A limited liability company (LLC) is a specific form of a private limited company. It is a business structure that combines the pass-through taxation of a partnership or sole proprietorship with the limited liability of a corporation.
An LLC is not a corporation in itself; it is a legal form of a company that provides limited liability to its owners in many jurisdictions. LLCs do not need to be organized for profit. In certain U.S. states (for example, Texas), businesses that provide professional services requiring a state professional license, such as legal or medical services, may not be allowed to form an LLC but may be required to form a similar entity called a professional limited liability company (PLLC).
A Limited Liability Company is a hybrid legal entity having certain characteristics of both a corporation and a partnership or sole proprietorship (depending on how many owners there are). An LLC is a type of unincorporated association distinct from a corporation. The primary characteristic an LLC shares with a corporation is limited liability, and the primary characteristic it shares with a partnership is the availability of pass-through income taxation. It is often more flexible than a corporation, and it is well-suited for companies with a single owner.
Although LLCs and corporations both possess some analogous features, the basic terminology commonly associated with each type of legal entity, at least within the United States, is sometimes different. When an LLC is formed, it is said to be organized, not incorporated or charted, and its founding document is likewise known as its articles of organization, instead of its articles of incorporation or its corporate charter.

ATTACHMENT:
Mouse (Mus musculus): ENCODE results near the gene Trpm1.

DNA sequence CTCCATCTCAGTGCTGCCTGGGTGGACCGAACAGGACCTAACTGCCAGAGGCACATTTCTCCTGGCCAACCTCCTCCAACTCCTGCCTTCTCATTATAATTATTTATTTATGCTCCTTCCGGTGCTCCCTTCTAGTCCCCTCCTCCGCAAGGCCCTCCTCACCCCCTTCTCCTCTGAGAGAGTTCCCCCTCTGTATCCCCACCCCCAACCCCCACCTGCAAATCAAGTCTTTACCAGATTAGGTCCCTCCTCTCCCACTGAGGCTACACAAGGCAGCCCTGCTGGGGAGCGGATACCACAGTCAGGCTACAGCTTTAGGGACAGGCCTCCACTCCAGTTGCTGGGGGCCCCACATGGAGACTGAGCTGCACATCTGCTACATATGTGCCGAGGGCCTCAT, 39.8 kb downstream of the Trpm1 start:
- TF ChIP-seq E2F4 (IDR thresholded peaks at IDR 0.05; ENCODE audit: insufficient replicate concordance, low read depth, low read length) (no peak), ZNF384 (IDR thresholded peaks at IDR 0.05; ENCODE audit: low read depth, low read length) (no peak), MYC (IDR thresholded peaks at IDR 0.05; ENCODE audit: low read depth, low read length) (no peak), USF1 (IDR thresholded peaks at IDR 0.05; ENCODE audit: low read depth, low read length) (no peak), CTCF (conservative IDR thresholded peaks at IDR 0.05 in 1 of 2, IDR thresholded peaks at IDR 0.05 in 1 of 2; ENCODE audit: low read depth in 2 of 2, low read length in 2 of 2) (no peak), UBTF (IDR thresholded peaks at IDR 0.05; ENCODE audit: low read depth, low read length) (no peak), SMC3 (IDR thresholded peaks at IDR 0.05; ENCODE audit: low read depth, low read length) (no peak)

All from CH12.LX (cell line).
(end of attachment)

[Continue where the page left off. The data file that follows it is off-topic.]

Internal operations of an LLC are further governed by its operating agreement, rather than its bylaws. The owner of beneficial rights in an LLC is known as a member, rather than a shareholder. Additionally, ownership in an LLC is represented by a membership interest or an LLC interest (sometimes measured in membership units and at other times simply stated only as percentages), rather than represented by shares of stock (with ownership measured by the number of shares held by each shareholder). Similarly, when issued in physical rather than electronic form, a document evidencing ownership rights in an LLC is called a membership certificate rather than a stock certificate.
In the absence of express statutory guidance, most American courts have held that LLC members are subject to the same common law alter ego piercing theories as corporate shareholders. However, it is more difficult to pierce the LLC veil because LLCs do not have many formalities to maintain. As long as the LLC and the members do not commingle funds, it is difficult to pierce the LLC veil. Membership interests in LLCs and partnership interests are also afforded a significant level of protection through the charging order mechanism. The charging order limits the creditor of a debtor-partner or a debtor-member to the debtor’s share of distributions, without conferring on the creditor any voting or management rights. Limited liability company members may, in certain circumstances, also incur a personal liability in cases where distributions to members render the LLC insolvent.
LLCs are subject to fewer regulations than traditional corporations, and thus may allow members to create a more flexible management structure than is possible with other corporate forms. As long as it remains within the confines of state law, the operating agreement is responsible for the flexibility the members of the LLC have in deciding how their LLC will be governed. State statutes typically provide automatic or default rules for how an LLC will be governed unless the operating agreement provides otherwise.
The limited liability company has grown to become one of the most prevalent business forms in the United States. However, the use of a single member LLC may do little to protect the assets of the member, as compared to operating as an unincorporated entity.
Choice of tax regime. An LLC can elect to be taxed as a sole proprietor, partnership, S corporation or C corporation (as long as they would otherwise qualify for such tax treatment), providing for a great deal of flexibility.